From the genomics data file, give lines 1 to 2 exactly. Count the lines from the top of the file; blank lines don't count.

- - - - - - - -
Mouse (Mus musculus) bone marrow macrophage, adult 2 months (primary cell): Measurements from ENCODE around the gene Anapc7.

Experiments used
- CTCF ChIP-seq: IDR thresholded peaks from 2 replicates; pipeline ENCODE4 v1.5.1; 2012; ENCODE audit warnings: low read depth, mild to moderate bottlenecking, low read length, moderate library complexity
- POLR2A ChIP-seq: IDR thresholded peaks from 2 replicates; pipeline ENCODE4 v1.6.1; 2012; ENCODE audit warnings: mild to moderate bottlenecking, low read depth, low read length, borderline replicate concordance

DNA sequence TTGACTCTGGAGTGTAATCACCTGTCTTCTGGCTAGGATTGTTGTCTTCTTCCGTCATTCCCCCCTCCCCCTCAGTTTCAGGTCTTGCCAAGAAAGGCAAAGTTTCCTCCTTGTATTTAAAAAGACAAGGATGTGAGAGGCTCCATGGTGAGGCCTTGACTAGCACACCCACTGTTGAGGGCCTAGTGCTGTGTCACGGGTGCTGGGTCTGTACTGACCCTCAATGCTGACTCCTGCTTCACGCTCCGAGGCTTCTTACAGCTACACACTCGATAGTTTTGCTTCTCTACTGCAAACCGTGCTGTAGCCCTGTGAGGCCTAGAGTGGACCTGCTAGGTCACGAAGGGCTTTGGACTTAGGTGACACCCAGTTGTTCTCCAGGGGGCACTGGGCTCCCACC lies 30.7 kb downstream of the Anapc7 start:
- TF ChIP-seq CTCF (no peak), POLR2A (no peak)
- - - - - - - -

Mouse (Mus musculus) bone marrow macrophage, adult 2 months (primary cell): Measurements from ENCODE around the gene Anapc7.

Experiments used